Late on April 4, 2009, the last day of the legislative session, the Kansas Senate sent Gov. Sebelius a bill regulating late-term and partial birth abortions, HsubSB218!

Action in the closing hours was spurred by two recent bombshells:

(1) release* of 2008 state abortion data showing late-term abortions rose 10% and postviabililty abortions rose 13%

(2) last week’s state medical board announcement that they are seeking to revoke George Tiller’s license. (more…)

Even Bob Dole is a lobbyist

Monday, April 13th, 2009


Barack Obama shunned political contributions from lobbyists and, on his second day as president, announced new ethics rules to reduce their influence. Republican nominee John McCain disdained lobbyists as “birds of prey.”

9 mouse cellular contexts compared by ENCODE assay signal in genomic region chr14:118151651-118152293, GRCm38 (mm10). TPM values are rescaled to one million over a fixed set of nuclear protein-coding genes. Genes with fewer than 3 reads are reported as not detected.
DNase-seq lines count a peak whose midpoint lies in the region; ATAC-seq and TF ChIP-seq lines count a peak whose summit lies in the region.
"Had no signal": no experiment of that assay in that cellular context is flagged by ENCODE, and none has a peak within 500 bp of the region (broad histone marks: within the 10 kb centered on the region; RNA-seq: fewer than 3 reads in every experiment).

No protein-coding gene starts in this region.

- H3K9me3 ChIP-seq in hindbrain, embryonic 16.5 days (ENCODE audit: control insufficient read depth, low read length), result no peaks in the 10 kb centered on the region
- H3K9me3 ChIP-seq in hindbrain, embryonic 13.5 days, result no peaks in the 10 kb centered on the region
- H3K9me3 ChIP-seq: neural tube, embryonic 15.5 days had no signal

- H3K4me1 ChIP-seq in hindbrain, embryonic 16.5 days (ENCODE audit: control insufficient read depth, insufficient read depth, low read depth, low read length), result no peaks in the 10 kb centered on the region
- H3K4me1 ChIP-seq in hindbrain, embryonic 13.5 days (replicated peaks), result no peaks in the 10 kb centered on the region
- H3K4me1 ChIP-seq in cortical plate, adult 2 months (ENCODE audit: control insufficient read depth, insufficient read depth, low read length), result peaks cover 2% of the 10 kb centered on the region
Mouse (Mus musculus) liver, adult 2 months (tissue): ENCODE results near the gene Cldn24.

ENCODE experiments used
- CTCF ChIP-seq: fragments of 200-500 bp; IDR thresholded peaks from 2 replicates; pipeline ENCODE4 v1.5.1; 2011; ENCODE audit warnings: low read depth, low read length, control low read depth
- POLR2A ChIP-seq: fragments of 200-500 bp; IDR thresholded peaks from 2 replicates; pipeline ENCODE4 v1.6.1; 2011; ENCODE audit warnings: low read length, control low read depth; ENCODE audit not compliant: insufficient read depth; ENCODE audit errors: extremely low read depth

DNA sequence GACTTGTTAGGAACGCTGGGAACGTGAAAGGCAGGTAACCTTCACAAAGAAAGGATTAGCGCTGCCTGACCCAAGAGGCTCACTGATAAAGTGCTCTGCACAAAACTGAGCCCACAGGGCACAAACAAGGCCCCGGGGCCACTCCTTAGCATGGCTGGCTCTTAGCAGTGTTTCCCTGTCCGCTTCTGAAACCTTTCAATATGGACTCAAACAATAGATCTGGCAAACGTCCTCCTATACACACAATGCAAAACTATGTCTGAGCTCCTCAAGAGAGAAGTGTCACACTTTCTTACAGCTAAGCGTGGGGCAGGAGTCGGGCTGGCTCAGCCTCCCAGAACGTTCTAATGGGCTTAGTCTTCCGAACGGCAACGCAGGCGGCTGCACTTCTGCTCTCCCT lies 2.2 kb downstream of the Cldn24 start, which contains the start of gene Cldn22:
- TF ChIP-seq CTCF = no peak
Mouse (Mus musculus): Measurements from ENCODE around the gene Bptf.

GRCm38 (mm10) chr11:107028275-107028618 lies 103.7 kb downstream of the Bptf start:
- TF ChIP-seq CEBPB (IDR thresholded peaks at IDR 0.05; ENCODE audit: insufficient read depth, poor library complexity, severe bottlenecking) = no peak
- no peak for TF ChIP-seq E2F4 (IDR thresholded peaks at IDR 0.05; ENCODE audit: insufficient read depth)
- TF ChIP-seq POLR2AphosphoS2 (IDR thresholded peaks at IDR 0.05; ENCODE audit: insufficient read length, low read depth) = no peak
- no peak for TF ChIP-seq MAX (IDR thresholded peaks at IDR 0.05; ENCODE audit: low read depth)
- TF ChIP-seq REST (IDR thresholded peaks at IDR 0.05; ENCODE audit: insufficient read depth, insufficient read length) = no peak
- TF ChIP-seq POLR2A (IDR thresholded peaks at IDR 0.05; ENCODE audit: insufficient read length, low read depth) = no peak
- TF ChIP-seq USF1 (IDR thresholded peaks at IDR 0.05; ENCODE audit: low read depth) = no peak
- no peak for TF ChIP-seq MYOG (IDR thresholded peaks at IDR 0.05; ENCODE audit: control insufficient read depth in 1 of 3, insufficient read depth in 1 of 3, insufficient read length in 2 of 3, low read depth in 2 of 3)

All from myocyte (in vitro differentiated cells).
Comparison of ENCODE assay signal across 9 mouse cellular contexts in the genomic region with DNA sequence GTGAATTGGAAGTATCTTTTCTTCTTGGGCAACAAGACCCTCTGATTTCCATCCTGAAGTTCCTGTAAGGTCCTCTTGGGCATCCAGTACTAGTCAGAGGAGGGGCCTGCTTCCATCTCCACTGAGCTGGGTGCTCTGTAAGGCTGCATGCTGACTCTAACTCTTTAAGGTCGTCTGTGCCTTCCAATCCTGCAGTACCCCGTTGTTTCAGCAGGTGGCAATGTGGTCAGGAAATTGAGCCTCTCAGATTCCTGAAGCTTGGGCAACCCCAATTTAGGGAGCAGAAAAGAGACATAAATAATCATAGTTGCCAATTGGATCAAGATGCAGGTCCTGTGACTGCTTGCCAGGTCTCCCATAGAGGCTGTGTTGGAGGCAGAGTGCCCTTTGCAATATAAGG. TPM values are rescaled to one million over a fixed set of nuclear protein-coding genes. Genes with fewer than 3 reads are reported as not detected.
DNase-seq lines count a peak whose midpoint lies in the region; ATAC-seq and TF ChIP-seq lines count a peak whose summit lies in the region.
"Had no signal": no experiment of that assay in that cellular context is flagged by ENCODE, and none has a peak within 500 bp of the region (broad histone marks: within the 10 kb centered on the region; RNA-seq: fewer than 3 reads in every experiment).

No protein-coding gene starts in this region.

Still, about one-quarter of the House and Senate members who retired or lost elections last year have found new jobs with lobbying firms, where business is booming as Obama pushes for multitrillion-dollar changes in federal banking, health care, energy and military procurement policies.


Former appropriations chairman Bob Livingston, a Louisiana Republican who left the House 10 years ago, leads a firm that was paid $9 million last year by such clients as Hamilton, Bermuda-based Accenture Ltd., and Redwood City, California-based Oracle Corp. Former Senate Majority Leaders George Mitchell, a Maine Democrat, and Bob Dole, a Kansas Republican, both registered as lobbyists.

“It is a natural progression, and it is not an unhealthy one,” said Jim Greenwood, 57, a Republican who represented a Pennsylvania House district until 2005 and now heads the Biotechnology Industry Association. “I know how lawmakers think, what they need to make good decisions, what’s counterproductive, and what’s reasonable to ask and what’s not reasonable.”